|Publication number||US5363809 A|
|Application number||US 08/199,496|
|Publication date||Nov 15, 1994|
|Filing date||Feb 22, 1994|
|Priority date||Feb 22, 1994|
|Publication number||08199496, 199496, US 5363809 A, US 5363809A, US-A-5363809, US5363809 A, US5363809A|
|Inventors||Frances L. Roe|
|Original Assignee||Roe Frances L|
|Export Citation||BiBTeX, EndNote, RefMan|
|Patent Citations (4), Referenced by (33), Classifications (13), Legal Events (3)|
|External Links: USPTO, USPTO Assignment, Espacenet|
1. Field of the Invention
This invention relates generally to articles for pet sanitation and specifically to a concealed pet waste disposal bag carrier affixed to a pet collar.
2. Discussion of the Related Art
It has been said that the American population is outnumbered by their pets. We are arguably outnumbered by our pet dogs alone, which number more than 250,000,000 by some estimates. As these numbers increase, the public demand for animal regulation increases correspondingly, responsive to the public health and safety concerns related to the high population of pet animals.
Generally, pet owners residing in a municipal region are subject to ordinances requiring that their animals be leashed at all times in public and otherwise restrained in private to prevent uncontrolled wandering. More recently, some municipalities have promulgated so-called "pooper-scooper" ordinances, which require pet owners to accept personal responsibility for collection and disposition of the waste material produced by their pet animals. These ordinances generally regulate the ownership of dogs but are sometimes explicitly applied to other common pets. Present trends suggest that the owners of pet cats, which are even more numerous than dogs, may someday be subject to "leash-law" and "pooper-scooper" regulations, although progress of such regulations is slowed by the general recognition that pet cats are less subject to owner control and may present less of a public-health hazard and nuisance than do pet dogs.
When pet owners are subject to both leash-law and pooper-scooper ordinances, the owner is obliged to (a) "walk" his pet on a leash and (b) retrieve and dispose of pet wastes when and where the animal decides to relieve itself. This distasteful but mandatory routine is familiar to all responsible dog owners and to many bystanders. Because of the distastefulness of this routine, some practitioners in the art have offered proposals designed to minimize such unpleasantness.
For instance, the term "pooper-scooper" denominates a mechanical apparatus well-known in the art for retrieving solid dog wastes without soiling the owner's hands. Unfortunately, the pooper-scooper is a large and awkwardly-configured device that is used only for its single purpose. Thus, unless the pet-owner plans to use the pooper-scooper, he is unlikely to have it available for use when needed. Because the device is unlikely to be casually carried about by the pedestrian as a normal complement of a pleasure walk.
Accordingly, pet-owners (and others) are often confronted with unplanned pet waste, having available only their hands and whatever devices may be afforded by their immediate environment. Human nature being what it is, such unplanned pet waste is commonly left where it lies, creating social, public-health and legal problems for the pet owner and others.
Other practitioners and pet owners have employed either plastic bags, disposable surgical gloves, sandwich bags, paper tissues, paper bags or the like to handle this unpleasant pet sanitation task. None of these alternatives solve the problem of unplanned pet waste because none of these items is included in the normal pedestrian accoutrement. The typical pedestrian embarking on a walk for pleasure does not normally carry along assorted bags, disposable surgical gloves and the like unless planning to clean up after his pet.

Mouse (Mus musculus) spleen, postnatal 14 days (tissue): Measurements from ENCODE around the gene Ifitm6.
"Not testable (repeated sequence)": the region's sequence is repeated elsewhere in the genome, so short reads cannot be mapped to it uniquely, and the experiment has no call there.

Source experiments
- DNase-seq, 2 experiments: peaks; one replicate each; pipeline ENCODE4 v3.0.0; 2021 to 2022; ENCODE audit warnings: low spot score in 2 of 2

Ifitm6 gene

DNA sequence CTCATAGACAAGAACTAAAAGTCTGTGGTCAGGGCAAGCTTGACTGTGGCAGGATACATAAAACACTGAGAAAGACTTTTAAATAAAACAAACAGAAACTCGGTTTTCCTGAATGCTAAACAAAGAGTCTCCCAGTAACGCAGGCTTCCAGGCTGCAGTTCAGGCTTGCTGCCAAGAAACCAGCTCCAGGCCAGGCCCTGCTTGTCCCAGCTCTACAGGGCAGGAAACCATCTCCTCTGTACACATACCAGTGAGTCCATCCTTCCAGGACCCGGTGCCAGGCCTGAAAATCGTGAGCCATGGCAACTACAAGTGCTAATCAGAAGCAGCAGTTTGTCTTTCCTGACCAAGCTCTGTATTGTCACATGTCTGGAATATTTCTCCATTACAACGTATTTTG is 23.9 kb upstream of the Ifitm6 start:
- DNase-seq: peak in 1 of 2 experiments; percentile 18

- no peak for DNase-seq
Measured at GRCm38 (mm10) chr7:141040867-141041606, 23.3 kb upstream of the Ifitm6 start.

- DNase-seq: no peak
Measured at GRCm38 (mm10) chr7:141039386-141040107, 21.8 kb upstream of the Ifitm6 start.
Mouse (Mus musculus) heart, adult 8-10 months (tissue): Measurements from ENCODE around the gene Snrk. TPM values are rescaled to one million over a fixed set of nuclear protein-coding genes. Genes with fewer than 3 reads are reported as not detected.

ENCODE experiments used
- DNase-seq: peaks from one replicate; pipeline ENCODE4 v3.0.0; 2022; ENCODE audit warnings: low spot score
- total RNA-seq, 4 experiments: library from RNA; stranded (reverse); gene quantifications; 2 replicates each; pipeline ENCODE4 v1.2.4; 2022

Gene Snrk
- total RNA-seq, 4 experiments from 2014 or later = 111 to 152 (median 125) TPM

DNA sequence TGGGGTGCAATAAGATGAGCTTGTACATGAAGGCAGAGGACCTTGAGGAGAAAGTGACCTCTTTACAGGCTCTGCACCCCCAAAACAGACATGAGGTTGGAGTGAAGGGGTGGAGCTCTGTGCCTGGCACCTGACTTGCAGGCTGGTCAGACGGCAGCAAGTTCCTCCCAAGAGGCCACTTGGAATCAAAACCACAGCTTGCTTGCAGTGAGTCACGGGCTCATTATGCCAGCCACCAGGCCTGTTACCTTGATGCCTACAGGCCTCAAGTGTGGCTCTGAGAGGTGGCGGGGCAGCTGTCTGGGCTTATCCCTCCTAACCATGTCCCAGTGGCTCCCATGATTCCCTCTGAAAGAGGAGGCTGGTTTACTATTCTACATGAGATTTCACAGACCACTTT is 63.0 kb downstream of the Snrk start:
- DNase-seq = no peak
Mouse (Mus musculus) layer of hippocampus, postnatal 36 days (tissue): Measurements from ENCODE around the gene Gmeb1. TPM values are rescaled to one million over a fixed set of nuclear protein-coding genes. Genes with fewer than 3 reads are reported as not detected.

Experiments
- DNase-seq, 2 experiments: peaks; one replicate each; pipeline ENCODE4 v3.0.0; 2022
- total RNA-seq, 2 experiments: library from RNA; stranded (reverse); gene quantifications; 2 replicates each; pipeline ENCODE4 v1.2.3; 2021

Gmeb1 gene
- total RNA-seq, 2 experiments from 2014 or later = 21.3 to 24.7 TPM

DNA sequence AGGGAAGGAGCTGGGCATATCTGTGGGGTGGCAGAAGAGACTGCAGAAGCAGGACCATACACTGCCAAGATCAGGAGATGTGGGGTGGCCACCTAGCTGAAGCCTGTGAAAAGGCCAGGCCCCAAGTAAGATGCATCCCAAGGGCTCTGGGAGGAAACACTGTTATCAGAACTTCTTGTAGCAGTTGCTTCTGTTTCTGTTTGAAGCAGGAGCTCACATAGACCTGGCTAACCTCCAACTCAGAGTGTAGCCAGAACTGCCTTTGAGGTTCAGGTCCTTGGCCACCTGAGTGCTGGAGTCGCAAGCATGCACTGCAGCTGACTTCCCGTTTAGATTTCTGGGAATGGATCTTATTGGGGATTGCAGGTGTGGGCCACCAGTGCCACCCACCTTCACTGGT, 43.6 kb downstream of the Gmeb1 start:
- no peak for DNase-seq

Even with foresight, the thoughtful pet owner often finds it inconvenient to bring along a plastic bag or other similar article when walking a pet. Moreover, a pet walker with a bag in hand, provides a mildly embarrassing spectacle to other pedestrians, whether the bag is empty or not. Although a public display of the actual cleanup of pet waste may elicit public approval, the mere act of awkwardly holding a plastic bag while walking one's dog is less rewarding.
Accordingly, there is a need in the art for a pet sanitation article that solves these problems of (a) unavailability, (b) awkwardness and inconvenience, and (c) the distastefulness associated with retrieving and disposing of pet waste. These unresolved problems and deficiencies are clearly felt in the art and are solved by my invention in the manner described below.
My invention solves the above problems by providing several disposable waterproof bags in a concealed two-sided pouch that is permanently coupled to the pet leash.
It is an object of my invention to provide a sanitary means for retrieving and disposing of pet waste that is always available for unplanned use. It is an advantage of my invention that several disposable waterproof disposal bags are always made readily available and accessible with the pet when leashed.
It is another object of my invention to conceal the functionality thereof, thereby avoiding unnecessary embarrassment before use. It is a feature of my invention that the two-sided pouch is configured to appear upon close inspection as a "doggie bow-tie" when attached to the pet leash or collar.
It is yet another object of my invention to permit immediate disposal of retrieved pet waste without obliging the pet owner to retain it for the remainder of the outing. It is another feature of my invention that the waterproof bags may be disposable, thereby inviting immediate sanitary disposition of the retrieved pet waste at the first opportunity.